doi:10.1093/hmg/ddn167
PMCID: PMC2733804  PMID: 18535016
8.  Human CHN1 mutations hyperactivate α2-chimaerin and cause Duane’s retraction syndrome 
Science (New York, N.Y.)  2008;321(5890):839-843.
The RacGAP molecule α2-chimaerin is implicated in neuronal signaling pathways required for precise guidance of developing corticospinal axons. We now demonstrate that a variant of Duane’s retraction syndrome, a congenital eye movement disorder in which affected individuals show aberrant development of axon projections to the extraocular muscles, can result from gain-of-function heterozygous missense mutations in CHN1 that increase α2-chimaerin RacGAP activity in vitro. A subset of mutations enhances α2-chimaerin membrane translocation and/or α2-chimaerin’s previously unrecognized ability to form a complex with itself. In ovo expression of mutant CHN1 alters the development of ocular motor axons. These data demonstrate that human CHN1 mutations can hyperactivate α2-chimaerin and result in aberrant cranial motor neuron development.
doi:10.1126/science.1156121
PMCID: PMC2593867  PMID: 18653847
9.  Prediction of Cis-Regulatory Elements Controlling Genes Differentially Expressed by Retinal and Choroidal Vascular Endothelial Cells 
Cultured endothelial cells of the human retina and choroid demonstrate distinct patterns of gene expression. We hypothesized that differential gene expression reflected differences in the interactions of transcription factors and respective cis-regulatory motifs(s) in these two emdothelial cell subpopulations, recognizing that motifs often exist as modules. We tested this hypothesis in silico by using TRANSFAC Professional and CisModule to identify cis-regulatory motifs and modules in genes that were differentially expressed by human retinal versus choroidal endothelial cells, as identified by analysis of a microarray data set. Motifs corresponding to eight transcription factors were significantly (p < 0.05) differentially abundant in genes that were relatively highly expressed in retinal (i.e., GCCR, HMGIY, HSF1, p53, VDR) or choroidal (i.e., E2F, YY1, ZF5) endothelial cells. Predicted cis-regulatory modules were quite different for these two groups of genes. Our findings raise the possibility of exploiting specific cis-regulatory motifs to target therapy at the ocular endothelial cells subtypes responsible for neovascular age-related macular degeneration or proliferative diabetic retinopathy.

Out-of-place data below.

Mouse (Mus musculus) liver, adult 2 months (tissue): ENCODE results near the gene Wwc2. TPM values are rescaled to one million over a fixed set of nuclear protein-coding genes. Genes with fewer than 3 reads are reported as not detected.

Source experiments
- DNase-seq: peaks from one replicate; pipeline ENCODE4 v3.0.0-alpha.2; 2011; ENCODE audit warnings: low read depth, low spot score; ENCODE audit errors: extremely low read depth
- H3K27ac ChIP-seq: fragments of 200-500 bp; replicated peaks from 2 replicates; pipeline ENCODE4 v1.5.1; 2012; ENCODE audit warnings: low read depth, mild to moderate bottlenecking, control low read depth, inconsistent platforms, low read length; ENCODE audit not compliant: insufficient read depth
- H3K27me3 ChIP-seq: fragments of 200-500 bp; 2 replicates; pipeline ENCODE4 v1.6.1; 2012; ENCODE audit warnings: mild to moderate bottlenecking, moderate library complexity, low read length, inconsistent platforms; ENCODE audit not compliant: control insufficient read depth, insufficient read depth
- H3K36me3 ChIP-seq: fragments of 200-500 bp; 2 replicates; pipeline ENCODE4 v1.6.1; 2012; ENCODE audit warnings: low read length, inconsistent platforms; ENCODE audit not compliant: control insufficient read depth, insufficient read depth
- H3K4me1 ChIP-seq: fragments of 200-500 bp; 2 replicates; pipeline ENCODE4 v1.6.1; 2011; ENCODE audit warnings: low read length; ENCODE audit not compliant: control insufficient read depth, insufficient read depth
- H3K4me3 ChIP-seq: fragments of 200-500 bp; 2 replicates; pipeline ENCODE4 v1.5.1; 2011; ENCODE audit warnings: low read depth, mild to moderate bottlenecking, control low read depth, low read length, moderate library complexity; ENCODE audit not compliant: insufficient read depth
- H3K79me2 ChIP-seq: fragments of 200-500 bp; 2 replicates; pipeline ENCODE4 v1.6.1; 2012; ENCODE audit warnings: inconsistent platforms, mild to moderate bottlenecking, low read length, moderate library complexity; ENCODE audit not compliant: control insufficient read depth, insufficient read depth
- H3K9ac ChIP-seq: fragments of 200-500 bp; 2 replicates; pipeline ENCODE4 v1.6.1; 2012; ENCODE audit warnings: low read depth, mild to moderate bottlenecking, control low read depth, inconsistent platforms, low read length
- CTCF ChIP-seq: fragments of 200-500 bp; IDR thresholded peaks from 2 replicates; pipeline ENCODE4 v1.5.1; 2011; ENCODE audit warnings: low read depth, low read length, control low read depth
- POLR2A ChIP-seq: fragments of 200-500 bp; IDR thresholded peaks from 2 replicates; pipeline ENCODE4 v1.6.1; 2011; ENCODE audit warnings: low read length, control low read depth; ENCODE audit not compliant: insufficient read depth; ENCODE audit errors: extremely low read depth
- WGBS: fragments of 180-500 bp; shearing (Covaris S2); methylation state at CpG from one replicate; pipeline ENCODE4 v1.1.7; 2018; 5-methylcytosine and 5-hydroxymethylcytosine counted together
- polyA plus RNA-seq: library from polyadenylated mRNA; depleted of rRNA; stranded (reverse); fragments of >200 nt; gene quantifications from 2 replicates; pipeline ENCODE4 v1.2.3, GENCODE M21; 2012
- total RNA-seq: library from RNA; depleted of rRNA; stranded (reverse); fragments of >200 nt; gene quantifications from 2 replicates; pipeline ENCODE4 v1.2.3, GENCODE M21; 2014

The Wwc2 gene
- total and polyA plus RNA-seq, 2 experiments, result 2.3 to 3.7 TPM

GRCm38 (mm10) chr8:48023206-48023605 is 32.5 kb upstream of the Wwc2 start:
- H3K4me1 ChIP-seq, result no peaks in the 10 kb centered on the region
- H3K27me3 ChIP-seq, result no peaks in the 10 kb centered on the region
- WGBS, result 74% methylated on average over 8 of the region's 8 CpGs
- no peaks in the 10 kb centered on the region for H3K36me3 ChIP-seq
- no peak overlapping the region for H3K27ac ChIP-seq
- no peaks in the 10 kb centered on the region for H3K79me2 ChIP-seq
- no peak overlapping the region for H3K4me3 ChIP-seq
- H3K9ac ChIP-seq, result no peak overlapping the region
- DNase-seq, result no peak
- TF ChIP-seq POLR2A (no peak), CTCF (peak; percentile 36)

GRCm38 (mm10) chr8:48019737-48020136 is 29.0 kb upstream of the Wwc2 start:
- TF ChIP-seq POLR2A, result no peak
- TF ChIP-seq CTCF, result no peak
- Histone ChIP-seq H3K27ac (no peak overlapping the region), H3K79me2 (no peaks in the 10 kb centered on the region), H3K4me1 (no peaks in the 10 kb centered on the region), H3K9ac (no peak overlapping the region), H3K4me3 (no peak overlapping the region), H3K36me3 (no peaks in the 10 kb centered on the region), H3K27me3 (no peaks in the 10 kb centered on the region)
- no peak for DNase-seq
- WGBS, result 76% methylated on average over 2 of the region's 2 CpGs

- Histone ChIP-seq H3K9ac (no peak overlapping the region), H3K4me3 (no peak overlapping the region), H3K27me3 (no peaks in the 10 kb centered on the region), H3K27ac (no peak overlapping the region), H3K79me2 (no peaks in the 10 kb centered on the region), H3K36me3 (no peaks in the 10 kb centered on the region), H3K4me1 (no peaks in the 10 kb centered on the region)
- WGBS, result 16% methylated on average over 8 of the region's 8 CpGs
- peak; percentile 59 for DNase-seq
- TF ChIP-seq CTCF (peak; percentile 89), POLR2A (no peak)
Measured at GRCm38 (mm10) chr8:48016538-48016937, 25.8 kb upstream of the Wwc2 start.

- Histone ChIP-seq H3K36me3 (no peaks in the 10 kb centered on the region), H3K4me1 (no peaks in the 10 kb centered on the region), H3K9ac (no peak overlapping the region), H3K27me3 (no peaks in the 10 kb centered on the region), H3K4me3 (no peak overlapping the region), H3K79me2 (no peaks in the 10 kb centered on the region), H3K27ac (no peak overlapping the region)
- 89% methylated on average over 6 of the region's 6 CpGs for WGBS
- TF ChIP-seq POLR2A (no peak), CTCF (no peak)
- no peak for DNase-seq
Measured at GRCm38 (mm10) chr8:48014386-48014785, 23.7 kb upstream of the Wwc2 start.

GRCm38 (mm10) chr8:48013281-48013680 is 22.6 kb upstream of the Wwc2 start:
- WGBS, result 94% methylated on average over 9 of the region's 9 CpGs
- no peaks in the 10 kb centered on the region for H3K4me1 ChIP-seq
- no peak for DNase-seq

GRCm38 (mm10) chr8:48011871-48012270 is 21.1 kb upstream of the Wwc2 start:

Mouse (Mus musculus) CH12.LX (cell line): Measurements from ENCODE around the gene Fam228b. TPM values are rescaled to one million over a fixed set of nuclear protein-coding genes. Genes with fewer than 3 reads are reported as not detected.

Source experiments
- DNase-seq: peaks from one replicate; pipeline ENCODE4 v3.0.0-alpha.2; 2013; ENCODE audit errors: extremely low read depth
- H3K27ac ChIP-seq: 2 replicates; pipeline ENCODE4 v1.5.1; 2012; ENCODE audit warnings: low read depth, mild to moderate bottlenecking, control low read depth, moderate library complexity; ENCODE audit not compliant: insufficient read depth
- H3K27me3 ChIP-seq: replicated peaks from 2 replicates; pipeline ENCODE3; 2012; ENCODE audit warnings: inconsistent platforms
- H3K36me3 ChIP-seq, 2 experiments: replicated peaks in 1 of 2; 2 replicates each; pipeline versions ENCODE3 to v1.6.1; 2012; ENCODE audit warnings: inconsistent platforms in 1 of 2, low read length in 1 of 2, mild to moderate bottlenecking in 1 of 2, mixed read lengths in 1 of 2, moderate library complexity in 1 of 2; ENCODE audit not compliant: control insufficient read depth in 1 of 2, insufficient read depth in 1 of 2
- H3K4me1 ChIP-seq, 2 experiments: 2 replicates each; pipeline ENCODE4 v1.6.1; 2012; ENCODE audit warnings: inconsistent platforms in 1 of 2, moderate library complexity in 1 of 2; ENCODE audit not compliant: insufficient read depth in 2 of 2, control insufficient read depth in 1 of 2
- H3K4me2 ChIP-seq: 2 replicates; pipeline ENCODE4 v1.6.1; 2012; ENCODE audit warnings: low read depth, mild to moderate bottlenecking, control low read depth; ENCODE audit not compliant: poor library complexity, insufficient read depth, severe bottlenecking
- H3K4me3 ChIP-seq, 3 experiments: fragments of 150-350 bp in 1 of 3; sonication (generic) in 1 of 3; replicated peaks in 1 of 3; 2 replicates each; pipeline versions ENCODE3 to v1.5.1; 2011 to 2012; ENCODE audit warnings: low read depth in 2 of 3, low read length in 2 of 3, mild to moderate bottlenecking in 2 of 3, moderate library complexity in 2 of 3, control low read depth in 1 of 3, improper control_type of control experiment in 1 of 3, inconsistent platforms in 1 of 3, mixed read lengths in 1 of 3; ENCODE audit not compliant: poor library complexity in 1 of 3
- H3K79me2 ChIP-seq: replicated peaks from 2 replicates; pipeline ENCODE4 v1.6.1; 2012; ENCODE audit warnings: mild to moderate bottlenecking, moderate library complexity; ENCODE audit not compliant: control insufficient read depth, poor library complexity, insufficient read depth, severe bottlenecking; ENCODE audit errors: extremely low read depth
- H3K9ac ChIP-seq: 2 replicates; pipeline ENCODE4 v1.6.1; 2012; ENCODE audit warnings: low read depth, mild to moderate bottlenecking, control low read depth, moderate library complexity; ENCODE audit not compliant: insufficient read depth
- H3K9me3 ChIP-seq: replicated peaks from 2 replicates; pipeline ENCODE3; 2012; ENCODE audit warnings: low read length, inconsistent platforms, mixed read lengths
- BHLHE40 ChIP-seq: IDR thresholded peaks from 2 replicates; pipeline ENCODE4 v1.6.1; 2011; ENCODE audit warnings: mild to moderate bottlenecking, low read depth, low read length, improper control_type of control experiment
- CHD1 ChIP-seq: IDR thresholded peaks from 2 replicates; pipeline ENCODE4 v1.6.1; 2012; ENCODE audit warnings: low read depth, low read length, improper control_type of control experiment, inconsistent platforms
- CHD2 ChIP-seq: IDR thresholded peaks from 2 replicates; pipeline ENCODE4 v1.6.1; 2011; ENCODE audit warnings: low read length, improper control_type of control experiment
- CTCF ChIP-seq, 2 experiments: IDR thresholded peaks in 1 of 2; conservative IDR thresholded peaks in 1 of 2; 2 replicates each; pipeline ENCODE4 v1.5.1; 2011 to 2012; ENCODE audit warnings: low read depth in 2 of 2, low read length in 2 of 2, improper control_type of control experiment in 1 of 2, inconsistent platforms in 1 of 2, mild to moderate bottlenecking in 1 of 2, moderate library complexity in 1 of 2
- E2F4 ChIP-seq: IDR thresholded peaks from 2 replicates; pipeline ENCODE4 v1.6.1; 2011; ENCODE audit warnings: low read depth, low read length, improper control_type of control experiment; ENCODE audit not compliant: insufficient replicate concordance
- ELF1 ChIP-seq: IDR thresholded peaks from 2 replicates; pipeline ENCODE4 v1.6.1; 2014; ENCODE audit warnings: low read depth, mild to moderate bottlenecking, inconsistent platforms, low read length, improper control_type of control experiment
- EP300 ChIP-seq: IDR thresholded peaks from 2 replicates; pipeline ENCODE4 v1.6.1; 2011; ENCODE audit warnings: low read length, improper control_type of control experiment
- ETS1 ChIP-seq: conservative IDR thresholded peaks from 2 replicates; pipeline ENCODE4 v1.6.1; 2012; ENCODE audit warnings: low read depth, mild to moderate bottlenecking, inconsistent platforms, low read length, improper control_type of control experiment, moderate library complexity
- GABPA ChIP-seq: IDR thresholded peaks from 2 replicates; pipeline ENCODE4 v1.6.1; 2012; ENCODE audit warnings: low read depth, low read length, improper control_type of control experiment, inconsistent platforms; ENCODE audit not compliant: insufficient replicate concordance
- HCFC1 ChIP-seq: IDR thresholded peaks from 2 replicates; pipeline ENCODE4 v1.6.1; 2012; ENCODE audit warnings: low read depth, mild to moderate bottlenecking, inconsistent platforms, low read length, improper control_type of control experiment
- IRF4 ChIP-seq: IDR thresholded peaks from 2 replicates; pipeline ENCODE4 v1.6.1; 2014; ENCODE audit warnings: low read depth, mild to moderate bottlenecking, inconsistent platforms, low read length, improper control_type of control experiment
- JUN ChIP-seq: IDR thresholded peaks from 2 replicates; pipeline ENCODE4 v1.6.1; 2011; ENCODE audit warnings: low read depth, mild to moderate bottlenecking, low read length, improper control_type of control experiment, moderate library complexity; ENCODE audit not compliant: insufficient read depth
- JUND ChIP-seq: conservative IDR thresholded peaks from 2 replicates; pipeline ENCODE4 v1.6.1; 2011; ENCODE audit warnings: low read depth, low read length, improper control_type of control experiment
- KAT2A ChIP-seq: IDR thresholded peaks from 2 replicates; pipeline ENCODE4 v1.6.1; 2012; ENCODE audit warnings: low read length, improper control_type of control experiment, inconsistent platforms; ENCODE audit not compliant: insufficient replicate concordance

doi:10.1007/s12177-008-9007-1
PMCID: PMC2573398  PMID: 19122891
endothelial cell; retina; choroid; cis-regulatory motif; cis-regulatory module
11.  Prediction of cis-regulatory elements controlling genes differentially expressed by retinal and choroidal vascular endothelial cells